R U thr??????? and the pleasure of disabling somebody

Jul 9, 2010, 8:11 PM |

The question from the title appeared in the chat box next to the chessboard on my monitor recently during a game in which I was leading by a minor piece (knight) but felt my position was slightly unsafe and so took some time to find the best move. Having the previous experience that explaining is no good since a) it distracts your attention and then you lose even more time; and b) given the number of question marks the player on the other end was obviously very impatient and not ready to absorb any explanation and I would be quite likely to receive some nasty remarks from him (like "i bet you're going to burn out your brains you loser" etc.) I decided to disable the chat immediately and went on thinking. The other player abandoned the game almost immediately. There was 14 minutes left on his clock and 10 minutes on my clock. I could imagine he was furious but that did not bother me since his fury was unsubstantiated. 

The right to lose on time and the benediction of time increment

I understand it is a very annoying habit when somebody is losing and so leaves the game running without moving hoping the other player will lose patience and abandon the game. This is simply unfair and unsportsmanlike - if you know you are going to lose the game you should just click on the resign button. For such situations I advice using the time increment - that is the second number that is behind the slash. So 20/20 means that the player has 20 minutes plus 20 seconds for every move they make. So each time you move 20 seconds is added to your time but if you don't move nothing is added to your time and you will lose on time sooner. I noticed that not all the players are aware of this possibility.

The thing to bear in mind when accepting a challenge with a 20/20 time offer is that the game will be slightly longer. Given the fact that a usual game takes about 30 moves and more the players under a 20/20 countdown will have at their disposal about 30 minutes  each or more (since when you move 30 times you get 30 x 20 secs extra time which is 10 minutes added to your original time). So be careful: if you have only 40 minutes free it may cause you trouble when you accept a 20/20 challenge. The game can last much longer.    

Well, so letting the game run when you know you cannot win it is unfair. Nonetheless the situation is quite different when you are willing to play on and just use your time for thinking. It is your right to decide how you use your time and it is no business of the opponent to tell you to play faster. Well, obviously he or she can do so but I think that's exactly the moment to "disable chat". I personally prefer rather losing on time than making a harsh move that will lose the game for me immediately - this is because I want to see how the situation is bound to develop as far as possible. I am not afraid to lose but losing due to a silly mistake will not tell me anything about the position. On the other hand, you may lose on time but see that the original idea was sound and you can relate to it when you use the same opening some other time (or at least it will boost your confidence).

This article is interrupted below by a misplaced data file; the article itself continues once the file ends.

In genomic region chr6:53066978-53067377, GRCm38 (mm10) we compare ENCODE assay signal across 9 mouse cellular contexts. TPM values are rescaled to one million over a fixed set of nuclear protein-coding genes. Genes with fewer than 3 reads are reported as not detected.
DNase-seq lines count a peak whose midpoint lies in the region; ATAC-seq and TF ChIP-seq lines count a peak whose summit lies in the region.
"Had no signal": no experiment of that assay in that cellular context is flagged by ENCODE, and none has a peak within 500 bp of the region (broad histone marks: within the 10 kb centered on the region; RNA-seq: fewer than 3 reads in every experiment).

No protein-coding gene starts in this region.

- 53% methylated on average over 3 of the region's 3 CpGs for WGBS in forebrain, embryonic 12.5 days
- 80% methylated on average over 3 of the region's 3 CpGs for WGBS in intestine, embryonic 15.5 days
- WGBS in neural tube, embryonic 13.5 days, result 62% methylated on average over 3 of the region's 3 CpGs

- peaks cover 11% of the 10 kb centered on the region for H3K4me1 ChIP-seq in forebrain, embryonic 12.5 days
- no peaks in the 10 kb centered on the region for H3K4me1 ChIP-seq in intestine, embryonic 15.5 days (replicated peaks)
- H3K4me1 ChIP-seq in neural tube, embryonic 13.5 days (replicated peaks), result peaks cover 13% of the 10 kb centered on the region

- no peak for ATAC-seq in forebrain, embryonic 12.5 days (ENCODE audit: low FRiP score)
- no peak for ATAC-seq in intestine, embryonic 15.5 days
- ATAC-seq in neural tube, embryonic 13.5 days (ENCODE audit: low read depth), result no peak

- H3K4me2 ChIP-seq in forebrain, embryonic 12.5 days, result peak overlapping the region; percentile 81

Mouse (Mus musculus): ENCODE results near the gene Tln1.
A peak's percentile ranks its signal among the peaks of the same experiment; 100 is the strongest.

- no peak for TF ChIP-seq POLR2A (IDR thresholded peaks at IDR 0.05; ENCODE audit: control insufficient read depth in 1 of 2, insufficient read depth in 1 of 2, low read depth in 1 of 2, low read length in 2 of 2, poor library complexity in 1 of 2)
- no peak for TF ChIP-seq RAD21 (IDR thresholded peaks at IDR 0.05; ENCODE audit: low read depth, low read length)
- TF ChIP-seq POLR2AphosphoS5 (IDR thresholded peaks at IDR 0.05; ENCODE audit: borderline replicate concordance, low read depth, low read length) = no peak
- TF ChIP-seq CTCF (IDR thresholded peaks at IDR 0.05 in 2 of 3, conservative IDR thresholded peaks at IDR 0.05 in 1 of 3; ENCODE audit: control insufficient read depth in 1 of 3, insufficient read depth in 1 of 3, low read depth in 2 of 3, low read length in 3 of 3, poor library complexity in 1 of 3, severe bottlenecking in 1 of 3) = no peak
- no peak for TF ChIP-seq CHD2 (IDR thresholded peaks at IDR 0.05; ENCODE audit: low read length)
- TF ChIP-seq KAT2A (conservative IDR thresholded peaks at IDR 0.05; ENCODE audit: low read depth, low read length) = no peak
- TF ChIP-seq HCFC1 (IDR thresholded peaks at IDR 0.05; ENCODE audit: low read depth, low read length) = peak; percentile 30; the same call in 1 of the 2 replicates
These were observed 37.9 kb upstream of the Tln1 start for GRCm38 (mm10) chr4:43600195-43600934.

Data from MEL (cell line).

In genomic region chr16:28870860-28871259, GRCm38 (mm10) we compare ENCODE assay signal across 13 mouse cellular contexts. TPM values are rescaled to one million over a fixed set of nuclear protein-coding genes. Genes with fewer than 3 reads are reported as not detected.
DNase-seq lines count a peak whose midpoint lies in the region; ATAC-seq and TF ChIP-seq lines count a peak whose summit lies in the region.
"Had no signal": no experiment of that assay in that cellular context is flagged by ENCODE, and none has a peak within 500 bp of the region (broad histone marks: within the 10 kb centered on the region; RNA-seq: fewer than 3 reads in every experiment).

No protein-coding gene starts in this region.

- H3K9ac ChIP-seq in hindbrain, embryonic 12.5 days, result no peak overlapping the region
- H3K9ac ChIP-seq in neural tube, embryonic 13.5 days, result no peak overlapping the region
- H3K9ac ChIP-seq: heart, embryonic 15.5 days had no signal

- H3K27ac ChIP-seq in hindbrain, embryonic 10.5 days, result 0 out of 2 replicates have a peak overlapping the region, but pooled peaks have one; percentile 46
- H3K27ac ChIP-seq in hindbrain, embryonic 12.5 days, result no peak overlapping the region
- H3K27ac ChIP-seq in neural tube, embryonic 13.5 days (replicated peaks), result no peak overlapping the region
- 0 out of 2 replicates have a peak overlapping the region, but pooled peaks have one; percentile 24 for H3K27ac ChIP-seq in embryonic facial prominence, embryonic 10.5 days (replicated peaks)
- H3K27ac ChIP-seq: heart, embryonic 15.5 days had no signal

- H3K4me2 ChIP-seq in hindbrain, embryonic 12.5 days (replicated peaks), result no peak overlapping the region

It is perfectly common at all levels that players get into a time trouble - well, it is their right to lose on time - if you find it so annoying that you cannot stand it just remember the player and don't play him/her again or you can simply abandon the game - you may lose maybe 10 points from your rating but just think of the good it will do to your impatient mind!!!!!!!

I have noticed there are two sorts of players - the ones who like to play fast and think short. Such players will probably prefer blitz or even bullet. But I believe that if you want to learn chess better blitz will not help you much - yes, sometimes it is good to be able to make a decision fast but there's much more to chess. Some people like to start thinking when a position gets "interesting" but would not understand what you're thinking about after, say, 7th move or even sooner. I used to think in a similar way but afterI started studying some chess theory and became aware of all those slight advantages (such as having the pieces well placed in a view of my plan which is again related to the opening I'm using) that I or my opponent could achieve in the very beginning of the game my perspective has changed. This is something that players who just play for fun without deeper knowledge of chess theory will be unlikely to see and therefore they will not understand why anybody spends so much time thinking about a move "before the situaiton on the board has even become interesting". Another thing they will not see is that we also play chess for pleasure - it's just that we receive pleasure from different experiences than them, perhaps.

To demonstrate my case on a real game I add a game that took place between Nigel Short and Jan Smeet (both GMs of rating above 2600) during a Corus tournament in 2010. I don't know exactly what was the time limit there but I have an idea it was at least 90 minutes for each player for first 40 moves or more. At the end of the game the players got into time trouble and decided on a draw - so the game lasted about 3 hours - just imagine what was going through their minds all that time. Were they sleeping? Or are they simply slow on the uptake? Certainly not - you can't be if you are a GM.